What happened when The Rhodes University Fly Fishing Club went to fish Thrift Dam.
This excerpt comes from Neil Hiestermann’s issue 25 story, IN BETWEEN CATCHING FISH, one of three focused on the legendary Eastern Cape stillwater, Thrift Dam.
“At the top of NO THRO ROAD Pass we were greeted in equal parts by vagrant horses and disconcerting carcasses. Had I not taken geography in grade 9 and learnt of the snow-capped Himalayas, and without Juluka’s “Kilimanjaro”, I’d have been convinced that this place was at the top of the world. Eventually the horseshoe-shaped Loch Thrift came into view and I was no longer concerned about being lost in yesterday and the tiny town that is my home.
To be honest, nothing reminds me of yesterday or a yesterday more than a long drive through old pastures and rocky roads. I think of the first people who decided to call these places home, let alone those who ventured out there for the purposes of reconnaissance. I think of the months and years that went by with no one around to share a beer and a laugh. No beer and no one.
Upon arriving at Loch Thrift it is customary to collect the cottage keys from Elliot, the official guardian. As a child going on various camping trips, the arrival process was never smooth. My brother and I were always employed (without immediate pay), to help set up camp, blow up the mattresses, unpack and build fires… all after a grueling nine-hour drive. There was no such thing as immediate gratification. And , although I am grateful for the tiresome lessons in patience, upon arriving at Loch Thrift for the first time and even the last time, this virtue was like the dreams you forget immediately after waking up. So real and true… but what actually happened? The Thrift Experience with the Rhodes University Fly Fishing Club (RUFFC) is oh so different and yet, much the same.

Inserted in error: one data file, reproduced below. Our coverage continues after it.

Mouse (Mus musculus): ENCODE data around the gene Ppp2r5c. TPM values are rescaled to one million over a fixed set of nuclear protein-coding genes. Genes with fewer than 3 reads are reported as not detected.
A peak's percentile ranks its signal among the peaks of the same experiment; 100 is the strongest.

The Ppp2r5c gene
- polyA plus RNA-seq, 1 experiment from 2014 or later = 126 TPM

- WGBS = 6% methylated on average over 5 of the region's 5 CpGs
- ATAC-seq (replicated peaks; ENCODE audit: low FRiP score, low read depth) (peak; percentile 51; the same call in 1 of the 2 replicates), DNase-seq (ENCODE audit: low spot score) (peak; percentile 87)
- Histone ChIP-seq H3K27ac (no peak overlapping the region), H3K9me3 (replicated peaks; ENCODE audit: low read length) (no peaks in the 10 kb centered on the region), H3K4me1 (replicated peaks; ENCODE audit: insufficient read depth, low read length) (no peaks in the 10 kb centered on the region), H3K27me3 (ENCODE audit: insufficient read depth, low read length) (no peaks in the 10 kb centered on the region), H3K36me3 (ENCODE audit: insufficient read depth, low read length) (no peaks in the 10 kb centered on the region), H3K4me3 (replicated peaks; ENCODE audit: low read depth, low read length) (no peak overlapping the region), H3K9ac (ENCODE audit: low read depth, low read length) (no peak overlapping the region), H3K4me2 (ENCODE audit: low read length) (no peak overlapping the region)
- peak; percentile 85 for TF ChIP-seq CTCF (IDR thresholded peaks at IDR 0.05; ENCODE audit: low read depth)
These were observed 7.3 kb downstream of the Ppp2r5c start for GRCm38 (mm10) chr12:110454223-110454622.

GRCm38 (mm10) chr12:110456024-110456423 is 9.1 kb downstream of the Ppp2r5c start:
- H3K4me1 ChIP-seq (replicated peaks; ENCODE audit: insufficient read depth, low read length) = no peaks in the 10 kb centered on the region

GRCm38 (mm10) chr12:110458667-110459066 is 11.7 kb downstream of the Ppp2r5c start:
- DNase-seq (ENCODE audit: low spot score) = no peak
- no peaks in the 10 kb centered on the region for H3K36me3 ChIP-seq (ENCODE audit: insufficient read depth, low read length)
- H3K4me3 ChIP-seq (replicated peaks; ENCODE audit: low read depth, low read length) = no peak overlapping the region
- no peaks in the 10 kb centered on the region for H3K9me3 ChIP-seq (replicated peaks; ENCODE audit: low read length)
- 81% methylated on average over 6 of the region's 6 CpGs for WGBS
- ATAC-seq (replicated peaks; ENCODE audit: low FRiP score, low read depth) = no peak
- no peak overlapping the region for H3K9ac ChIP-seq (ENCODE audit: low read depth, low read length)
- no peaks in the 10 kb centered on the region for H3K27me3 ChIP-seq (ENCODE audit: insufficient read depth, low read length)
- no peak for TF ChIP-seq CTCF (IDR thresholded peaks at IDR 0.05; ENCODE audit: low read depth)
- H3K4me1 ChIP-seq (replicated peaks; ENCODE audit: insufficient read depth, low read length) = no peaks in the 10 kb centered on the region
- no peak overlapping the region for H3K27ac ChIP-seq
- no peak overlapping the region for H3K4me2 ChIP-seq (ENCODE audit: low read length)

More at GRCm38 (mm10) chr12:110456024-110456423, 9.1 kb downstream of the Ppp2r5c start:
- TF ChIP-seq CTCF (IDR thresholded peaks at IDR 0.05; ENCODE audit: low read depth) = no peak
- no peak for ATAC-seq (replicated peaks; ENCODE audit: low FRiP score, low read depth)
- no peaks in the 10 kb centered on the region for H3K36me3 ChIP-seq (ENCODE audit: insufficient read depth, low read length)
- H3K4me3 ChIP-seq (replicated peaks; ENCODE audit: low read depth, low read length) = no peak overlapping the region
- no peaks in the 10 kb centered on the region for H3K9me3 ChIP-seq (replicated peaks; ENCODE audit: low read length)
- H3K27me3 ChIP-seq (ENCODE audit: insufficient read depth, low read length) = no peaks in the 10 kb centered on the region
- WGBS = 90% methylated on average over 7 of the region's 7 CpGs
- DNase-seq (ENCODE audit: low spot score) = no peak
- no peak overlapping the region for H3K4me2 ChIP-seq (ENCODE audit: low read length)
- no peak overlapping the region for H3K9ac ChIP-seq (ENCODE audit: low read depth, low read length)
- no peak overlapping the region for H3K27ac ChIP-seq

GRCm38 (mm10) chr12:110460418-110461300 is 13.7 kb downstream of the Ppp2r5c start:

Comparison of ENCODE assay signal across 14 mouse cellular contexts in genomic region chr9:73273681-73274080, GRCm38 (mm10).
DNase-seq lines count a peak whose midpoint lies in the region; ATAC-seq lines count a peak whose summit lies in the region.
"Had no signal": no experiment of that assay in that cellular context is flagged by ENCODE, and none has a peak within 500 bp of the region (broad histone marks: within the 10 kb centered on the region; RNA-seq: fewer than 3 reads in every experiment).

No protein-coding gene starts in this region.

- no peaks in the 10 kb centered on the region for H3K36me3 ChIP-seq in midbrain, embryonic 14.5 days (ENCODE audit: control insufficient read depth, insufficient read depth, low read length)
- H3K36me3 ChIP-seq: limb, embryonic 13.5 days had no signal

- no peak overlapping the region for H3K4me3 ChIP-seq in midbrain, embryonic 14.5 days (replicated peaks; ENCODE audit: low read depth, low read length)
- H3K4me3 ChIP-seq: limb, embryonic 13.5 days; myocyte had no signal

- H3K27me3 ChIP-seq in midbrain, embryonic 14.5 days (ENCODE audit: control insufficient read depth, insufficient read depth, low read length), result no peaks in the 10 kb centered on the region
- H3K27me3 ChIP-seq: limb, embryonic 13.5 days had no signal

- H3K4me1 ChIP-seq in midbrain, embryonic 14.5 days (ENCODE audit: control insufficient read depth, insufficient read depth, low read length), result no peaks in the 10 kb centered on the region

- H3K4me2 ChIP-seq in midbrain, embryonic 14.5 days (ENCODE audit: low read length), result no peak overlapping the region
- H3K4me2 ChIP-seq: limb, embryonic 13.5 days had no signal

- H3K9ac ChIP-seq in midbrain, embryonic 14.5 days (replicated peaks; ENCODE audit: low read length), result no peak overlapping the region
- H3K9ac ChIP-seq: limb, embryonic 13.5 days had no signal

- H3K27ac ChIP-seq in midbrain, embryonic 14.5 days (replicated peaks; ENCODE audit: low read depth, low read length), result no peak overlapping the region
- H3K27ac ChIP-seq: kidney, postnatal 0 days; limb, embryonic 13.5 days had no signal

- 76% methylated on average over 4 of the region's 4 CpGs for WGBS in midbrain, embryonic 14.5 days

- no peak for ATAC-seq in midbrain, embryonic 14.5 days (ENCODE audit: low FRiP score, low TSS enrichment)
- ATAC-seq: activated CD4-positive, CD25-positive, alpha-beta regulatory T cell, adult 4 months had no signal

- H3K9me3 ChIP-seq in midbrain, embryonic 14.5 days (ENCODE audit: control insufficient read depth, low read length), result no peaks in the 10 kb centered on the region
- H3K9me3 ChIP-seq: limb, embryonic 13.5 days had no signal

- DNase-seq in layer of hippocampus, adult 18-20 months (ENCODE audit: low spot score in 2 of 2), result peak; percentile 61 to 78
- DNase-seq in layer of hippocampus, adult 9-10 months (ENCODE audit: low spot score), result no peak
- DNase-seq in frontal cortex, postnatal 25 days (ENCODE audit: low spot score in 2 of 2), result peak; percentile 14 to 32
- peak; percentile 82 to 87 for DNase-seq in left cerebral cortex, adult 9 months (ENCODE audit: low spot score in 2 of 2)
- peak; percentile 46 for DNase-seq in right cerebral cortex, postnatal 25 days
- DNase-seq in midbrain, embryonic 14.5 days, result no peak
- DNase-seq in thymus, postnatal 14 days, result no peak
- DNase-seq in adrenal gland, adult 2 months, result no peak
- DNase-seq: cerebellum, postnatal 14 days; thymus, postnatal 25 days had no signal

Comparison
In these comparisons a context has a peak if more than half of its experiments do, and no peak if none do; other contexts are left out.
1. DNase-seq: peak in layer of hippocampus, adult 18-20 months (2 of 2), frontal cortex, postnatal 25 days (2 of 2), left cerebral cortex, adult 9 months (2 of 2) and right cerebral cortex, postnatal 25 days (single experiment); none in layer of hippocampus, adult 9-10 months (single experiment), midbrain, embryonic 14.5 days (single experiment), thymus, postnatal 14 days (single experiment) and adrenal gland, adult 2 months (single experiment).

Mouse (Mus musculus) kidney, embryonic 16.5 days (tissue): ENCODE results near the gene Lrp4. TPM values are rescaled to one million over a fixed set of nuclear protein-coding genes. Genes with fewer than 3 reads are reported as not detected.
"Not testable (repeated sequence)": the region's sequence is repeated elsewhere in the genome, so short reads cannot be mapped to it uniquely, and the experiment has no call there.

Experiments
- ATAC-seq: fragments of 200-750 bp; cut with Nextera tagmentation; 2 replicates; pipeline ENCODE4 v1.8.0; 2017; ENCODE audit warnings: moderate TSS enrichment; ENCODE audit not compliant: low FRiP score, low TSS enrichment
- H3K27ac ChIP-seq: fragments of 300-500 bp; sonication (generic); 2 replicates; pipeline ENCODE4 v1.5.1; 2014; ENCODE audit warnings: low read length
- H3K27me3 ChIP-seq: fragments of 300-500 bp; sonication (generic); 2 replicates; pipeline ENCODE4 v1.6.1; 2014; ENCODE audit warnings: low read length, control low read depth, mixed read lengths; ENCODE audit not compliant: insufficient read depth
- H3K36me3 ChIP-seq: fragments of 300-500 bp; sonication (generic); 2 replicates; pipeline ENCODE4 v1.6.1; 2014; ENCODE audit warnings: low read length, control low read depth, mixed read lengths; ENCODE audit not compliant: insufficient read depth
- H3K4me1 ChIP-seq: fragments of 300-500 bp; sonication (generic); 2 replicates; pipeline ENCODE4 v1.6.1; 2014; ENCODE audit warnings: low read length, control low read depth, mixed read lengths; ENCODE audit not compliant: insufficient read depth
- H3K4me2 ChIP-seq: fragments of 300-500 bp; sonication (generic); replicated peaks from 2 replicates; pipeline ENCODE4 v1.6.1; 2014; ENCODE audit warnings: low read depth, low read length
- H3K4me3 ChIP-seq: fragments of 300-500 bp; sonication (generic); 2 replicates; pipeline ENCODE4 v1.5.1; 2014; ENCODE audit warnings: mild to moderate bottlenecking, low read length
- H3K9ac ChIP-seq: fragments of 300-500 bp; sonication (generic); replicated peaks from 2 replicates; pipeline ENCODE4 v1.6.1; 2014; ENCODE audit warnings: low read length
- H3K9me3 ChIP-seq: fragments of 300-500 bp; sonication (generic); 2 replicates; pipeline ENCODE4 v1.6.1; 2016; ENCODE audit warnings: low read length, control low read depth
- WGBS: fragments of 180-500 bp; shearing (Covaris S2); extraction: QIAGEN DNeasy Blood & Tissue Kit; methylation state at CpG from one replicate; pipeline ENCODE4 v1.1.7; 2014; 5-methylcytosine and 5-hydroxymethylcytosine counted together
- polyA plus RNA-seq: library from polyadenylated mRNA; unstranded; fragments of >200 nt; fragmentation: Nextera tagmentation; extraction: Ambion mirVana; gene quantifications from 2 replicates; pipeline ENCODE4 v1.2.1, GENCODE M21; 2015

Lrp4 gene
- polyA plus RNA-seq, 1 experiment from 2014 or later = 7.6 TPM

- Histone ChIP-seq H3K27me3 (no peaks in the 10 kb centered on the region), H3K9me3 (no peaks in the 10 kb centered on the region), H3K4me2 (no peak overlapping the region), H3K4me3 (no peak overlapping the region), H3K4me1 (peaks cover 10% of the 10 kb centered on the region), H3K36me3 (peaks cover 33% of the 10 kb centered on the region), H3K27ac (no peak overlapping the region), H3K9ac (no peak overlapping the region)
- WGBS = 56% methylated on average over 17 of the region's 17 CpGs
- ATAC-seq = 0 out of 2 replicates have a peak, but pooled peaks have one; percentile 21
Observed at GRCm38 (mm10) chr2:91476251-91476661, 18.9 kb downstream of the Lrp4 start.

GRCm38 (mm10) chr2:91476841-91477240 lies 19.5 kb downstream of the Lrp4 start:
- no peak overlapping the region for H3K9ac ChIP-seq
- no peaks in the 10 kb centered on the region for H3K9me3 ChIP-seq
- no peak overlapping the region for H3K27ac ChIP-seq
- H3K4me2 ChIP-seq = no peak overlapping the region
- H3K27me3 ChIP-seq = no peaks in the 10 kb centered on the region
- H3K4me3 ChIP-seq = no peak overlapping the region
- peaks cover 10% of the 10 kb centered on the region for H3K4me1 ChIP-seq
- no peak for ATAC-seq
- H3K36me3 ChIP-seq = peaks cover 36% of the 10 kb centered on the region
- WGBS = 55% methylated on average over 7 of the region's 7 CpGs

“Satan, King Satan, what the hell…!”
Those lessons in patience helped me to start the unpacking process: all the bags of wood to the fireplace, tackle at the work bench, suitcases under the beds, foodstuff in the “kitchen” and bedding ready for sleeping. However, this kind of advice from me was like the road rules in South Africa. Ignored. The hard legislation melted into courteous suggestions as I (The Righteous) watched in awe as my hedonist brethren ditched their duties to befriend a beer and rig up a crusty five weight. “Dad, oh Dad, what the hell…!” I cried, as I packed my sleeping bag back into its cover and reached for my rod tube. Uncommon common sense. The universe is just and unassuming.
Three beers in, a tippet tied on so lazily and windknots (or what Lefty Kreh more appropriately calls casting knots) left, right and centre, I got my just rewards. Not only was I paralysingly cold, I had no bed, no fish to my name and a groot gemors (a giant mess) to fix in the morning. I decided, as did my peers, to tuck into the sherry and brandy and slip into that awkward dream I would vaguely remember in the morning. Discipline did not suit the depravity of our spirits. I commented (maybe once) on the quality of the wine I had brought. Maybe.
For no particular reason I’m reminded of an old notebook I was given, “For the stories you will write and the smiles that may follow”. It’s a beautiful notebook, leather-bound, approximately 200 pages, (papyrus), and all completely pristine. One morning, during coffee hour, a friend asked why I hadn’t yet used the notebook, to which I replied without thinking that I did not own a suitable pen. I don’t know whether I was lying or not. Perhaps a fine notebook needs a fine pen or maybe I don’t want to start it. This, in a complicated nutshell, is my requiem for Thrift Loch. Less about the fishing than the actual adventure and the people who are somehow willing to endure my gibberish and misguided, esoteric musings. Pen and paper, no words.
I initially regarded Loch Thrift as a place of wild behaviour and awesome fish, some imaginary wonderland between reality and sensibility. And I treated it as such on my first few excursions. Thankfully, and in time, my friend Jim reminded me of my forgotten patience and that, with at least one cup of coffee in the morning, we could spend an entire day, enduring wind and cold, while fishing.”
For the rest of Neil’s story, get stuck in to issue 25 below. As always, it’s free.